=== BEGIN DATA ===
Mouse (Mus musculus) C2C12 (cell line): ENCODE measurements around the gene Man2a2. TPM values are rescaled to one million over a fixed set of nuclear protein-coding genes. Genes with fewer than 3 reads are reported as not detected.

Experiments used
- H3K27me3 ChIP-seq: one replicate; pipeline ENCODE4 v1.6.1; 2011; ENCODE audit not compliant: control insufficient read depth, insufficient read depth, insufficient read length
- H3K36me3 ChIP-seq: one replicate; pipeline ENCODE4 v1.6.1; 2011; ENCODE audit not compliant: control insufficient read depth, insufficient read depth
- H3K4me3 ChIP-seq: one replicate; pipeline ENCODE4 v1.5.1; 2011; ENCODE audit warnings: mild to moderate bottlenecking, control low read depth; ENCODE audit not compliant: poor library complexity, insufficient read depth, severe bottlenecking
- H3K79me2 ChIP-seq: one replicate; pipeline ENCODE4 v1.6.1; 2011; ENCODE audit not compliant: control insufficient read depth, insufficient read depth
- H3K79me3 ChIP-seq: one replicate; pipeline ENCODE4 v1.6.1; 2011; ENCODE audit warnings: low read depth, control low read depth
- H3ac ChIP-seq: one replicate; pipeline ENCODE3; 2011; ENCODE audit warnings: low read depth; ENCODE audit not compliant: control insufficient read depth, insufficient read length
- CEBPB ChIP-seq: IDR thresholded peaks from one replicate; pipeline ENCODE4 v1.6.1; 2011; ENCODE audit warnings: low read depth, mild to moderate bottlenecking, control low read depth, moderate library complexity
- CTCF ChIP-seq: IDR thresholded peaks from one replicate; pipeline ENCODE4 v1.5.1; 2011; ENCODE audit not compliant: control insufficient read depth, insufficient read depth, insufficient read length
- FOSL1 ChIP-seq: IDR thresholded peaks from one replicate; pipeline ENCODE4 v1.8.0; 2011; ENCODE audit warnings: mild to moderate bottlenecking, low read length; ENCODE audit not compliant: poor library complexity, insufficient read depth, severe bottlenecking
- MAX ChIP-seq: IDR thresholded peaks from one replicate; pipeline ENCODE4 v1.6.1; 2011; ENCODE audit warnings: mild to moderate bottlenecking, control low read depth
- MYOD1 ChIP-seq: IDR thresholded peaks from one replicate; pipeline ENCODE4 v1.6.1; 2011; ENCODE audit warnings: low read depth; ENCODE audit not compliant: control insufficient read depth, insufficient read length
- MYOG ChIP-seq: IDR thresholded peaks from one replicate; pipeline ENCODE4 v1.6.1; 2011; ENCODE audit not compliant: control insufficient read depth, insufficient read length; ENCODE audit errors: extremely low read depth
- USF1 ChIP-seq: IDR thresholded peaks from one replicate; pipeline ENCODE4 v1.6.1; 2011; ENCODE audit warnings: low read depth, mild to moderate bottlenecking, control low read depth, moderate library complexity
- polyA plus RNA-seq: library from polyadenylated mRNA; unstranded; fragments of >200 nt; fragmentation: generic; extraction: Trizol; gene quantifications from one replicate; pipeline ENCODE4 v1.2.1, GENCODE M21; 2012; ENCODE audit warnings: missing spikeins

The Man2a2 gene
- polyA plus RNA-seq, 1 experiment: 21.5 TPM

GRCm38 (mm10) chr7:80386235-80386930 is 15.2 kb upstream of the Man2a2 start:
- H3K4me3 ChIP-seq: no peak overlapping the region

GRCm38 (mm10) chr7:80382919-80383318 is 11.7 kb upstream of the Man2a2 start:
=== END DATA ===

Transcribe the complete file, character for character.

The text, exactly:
Mouse (Mus musculus) C2C12 (cell line): ENCODE measurements around the gene Man2a2. TPM values are rescaled to one million over a fixed set of nuclear protein-coding genes. Genes with fewer than 3 reads are reported as not detected.

Experiments used
- H3K27me3 ChIP-seq: one replicate; pipeline ENCODE4 v1.6.1; 2011; ENCODE audit not compliant: control insufficient read depth, insufficient read depth, insufficient read length
- H3K36me3 ChIP-seq: one replicate; pipeline ENCODE4 v1.6.1; 2011; ENCODE audit not compliant: control insufficient read depth, insufficient read depth
- H3K4me3 ChIP-seq: one replicate; pipeline ENCODE4 v1.5.1; 2011; ENCODE audit warnings: mild to moderate bottlenecking, control low read depth; ENCODE audit not compliant: poor library complexity, insufficient read depth, severe bottlenecking
- H3K79me2 ChIP-seq: one replicate; pipeline ENCODE4 v1.6.1; 2011; ENCODE audit not compliant: control insufficient read depth, insufficient read depth
- H3K79me3 ChIP-seq: one replicate; pipeline ENCODE4 v1.6.1; 2011; ENCODE audit warnings: low read depth, control low read depth
- H3ac ChIP-seq: one replicate; pipeline ENCODE3; 2011; ENCODE audit warnings: low read depth; ENCODE audit not compliant: control insufficient read depth, insufficient read length
- CEBPB ChIP-seq: IDR thresholded peaks from one replicate; pipeline ENCODE4 v1.6.1; 2011; ENCODE audit warnings: low read depth, mild to moderate bottlenecking, control low read depth, moderate library complexity
- CTCF ChIP-seq: IDR thresholded peaks from one replicate; pipeline ENCODE4 v1.5.1; 2011; ENCODE audit not compliant: control insufficient read depth, insufficient read depth, insufficient read length
- FOSL1 ChIP-seq: IDR thresholded peaks from one replicate; pipeline ENCODE4 v1.8.0; 2011; ENCODE audit warnings: mild to moderate bottlenecking, low read length; ENCODE audit not compliant: poor library complexity, insufficient read depth, severe bottlenecking
- MAX ChIP-seq: IDR thresholded peaks from one replicate; pipeline ENCODE4 v1.6.1; 2011; ENCODE audit warnings: mild to moderate bottlenecking, control low read depth
- MYOD1 ChIP-seq: IDR thresholded peaks from one replicate; pipeline ENCODE4 v1.6.1; 2011; ENCODE audit warnings: low read depth; ENCODE audit not compliant: control insufficient read depth, insufficient read length
- MYOG ChIP-seq: IDR thresholded peaks from one replicate; pipeline ENCODE4 v1.6.1; 2011; ENCODE audit not compliant: control insufficient read depth, insufficient read length; ENCODE audit errors: extremely low read depth
- USF1 ChIP-seq: IDR thresholded peaks from one replicate; pipeline ENCODE4 v1.6.1; 2011; ENCODE audit warnings: low read depth, mild to moderate bottlenecking, control low read depth, moderate library complexity
- polyA plus RNA-seq: library from polyadenylated mRNA; unstranded; fragments of >200 nt; fragmentation: generic; extraction: Trizol; gene quantifications from one replicate; pipeline ENCODE4 v1.2.1, GENCODE M21; 2012; ENCODE audit warnings: missing spikeins

The Man2a2 gene
- polyA plus RNA-seq, 1 experiment: 21.5 TPM

GRCm38 (mm10) chr7:80386235-80386930 is 15.2 kb upstream of the Man2a2 start:
- H3K4me3 ChIP-seq: no peak overlapping the region

GRCm38 (mm10) chr7:80382919-80383318 is 11.7 kb upstream of the Man2a2 start: